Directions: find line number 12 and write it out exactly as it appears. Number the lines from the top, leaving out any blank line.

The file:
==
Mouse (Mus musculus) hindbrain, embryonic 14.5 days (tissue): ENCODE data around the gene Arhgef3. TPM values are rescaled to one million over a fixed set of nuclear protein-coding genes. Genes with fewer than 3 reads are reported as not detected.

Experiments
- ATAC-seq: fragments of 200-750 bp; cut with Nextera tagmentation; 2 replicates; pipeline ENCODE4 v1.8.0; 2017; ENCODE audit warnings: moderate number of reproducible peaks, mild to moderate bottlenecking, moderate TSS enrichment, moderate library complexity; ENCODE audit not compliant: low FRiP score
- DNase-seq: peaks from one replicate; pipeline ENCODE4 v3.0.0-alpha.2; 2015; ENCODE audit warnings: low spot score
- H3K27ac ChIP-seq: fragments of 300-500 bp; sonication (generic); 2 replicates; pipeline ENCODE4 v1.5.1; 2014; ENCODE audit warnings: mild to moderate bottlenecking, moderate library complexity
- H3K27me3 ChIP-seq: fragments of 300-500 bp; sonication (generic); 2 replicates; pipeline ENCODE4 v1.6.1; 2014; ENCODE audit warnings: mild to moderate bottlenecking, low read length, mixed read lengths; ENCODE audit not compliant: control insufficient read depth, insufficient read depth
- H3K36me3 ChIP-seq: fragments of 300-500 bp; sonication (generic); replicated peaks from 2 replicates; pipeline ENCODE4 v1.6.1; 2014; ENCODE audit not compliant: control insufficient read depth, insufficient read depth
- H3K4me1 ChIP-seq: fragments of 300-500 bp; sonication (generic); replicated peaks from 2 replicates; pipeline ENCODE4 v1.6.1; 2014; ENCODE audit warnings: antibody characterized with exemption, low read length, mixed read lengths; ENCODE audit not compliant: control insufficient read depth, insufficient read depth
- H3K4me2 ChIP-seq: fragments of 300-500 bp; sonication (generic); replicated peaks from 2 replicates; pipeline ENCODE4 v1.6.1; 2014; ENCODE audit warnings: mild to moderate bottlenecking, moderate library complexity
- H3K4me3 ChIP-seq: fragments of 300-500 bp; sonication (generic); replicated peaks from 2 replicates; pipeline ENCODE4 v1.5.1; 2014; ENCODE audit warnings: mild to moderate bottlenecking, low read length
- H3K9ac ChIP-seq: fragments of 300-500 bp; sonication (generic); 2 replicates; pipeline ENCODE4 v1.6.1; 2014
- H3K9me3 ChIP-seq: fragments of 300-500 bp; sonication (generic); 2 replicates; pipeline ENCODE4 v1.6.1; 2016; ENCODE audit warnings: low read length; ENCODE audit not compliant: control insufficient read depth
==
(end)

- H3K9me3 ChIP-seq: fragments of 300-500 bp; sonication (generic); 2 replicates; pipeline ENCODE4 v1.6.1; 2016; ENCODE audit warnings: low read length; ENCODE audit not compliant: control insufficient read depth